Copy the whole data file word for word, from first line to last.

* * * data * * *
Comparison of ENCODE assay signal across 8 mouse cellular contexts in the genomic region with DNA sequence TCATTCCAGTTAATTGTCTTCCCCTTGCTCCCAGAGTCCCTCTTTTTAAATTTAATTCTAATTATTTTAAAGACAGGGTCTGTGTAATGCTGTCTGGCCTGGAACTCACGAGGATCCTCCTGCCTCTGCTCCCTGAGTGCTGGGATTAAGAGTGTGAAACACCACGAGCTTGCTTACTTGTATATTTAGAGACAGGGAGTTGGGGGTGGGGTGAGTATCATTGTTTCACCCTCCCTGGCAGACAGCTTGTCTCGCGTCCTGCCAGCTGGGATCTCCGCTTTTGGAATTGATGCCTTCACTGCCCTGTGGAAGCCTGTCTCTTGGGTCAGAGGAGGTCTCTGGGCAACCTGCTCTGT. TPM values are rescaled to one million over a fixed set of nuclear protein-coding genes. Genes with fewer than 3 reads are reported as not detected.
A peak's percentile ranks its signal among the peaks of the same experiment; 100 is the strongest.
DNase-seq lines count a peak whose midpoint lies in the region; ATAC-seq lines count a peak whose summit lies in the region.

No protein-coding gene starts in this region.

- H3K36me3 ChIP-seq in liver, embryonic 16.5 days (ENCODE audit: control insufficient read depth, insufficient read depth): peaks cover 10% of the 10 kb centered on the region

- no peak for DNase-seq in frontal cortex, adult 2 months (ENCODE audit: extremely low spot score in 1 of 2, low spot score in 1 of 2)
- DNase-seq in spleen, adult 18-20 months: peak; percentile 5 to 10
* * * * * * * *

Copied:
Comparison of ENCODE assay signal across 8 mouse cellular contexts in the genomic region with DNA sequence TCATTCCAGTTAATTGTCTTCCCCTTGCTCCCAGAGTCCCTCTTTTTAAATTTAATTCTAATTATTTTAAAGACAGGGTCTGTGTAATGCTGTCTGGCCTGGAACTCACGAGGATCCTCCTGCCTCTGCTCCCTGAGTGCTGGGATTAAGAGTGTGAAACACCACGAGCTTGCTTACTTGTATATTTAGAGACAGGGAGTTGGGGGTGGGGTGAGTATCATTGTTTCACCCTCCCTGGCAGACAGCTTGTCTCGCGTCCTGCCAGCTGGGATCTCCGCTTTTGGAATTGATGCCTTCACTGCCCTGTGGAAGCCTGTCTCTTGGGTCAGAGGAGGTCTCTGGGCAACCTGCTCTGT. TPM values are rescaled to one million over a fixed set of nuclear protein-coding genes. Genes with fewer than 3 reads are reported as not detected.
A peak's percentile ranks its signal among the peaks of the same experiment; 100 is the strongest.
DNase-seq lines count a peak whose midpoint lies in the region; ATAC-seq lines count a peak whose summit lies in the region.

No protein-coding gene starts in this region.

- H3K36me3 ChIP-seq in liver, embryonic 16.5 days (ENCODE audit: control insufficient read depth, insufficient read depth): peaks cover 10% of the 10 kb centered on the region

- no peak for DNase-seq in frontal cortex, adult 2 months (ENCODE audit: extremely low spot score in 1 of 2, low spot score in 1 of 2)
- DNase-seq in spleen, adult 18-20 months: peak; percentile 5 to 10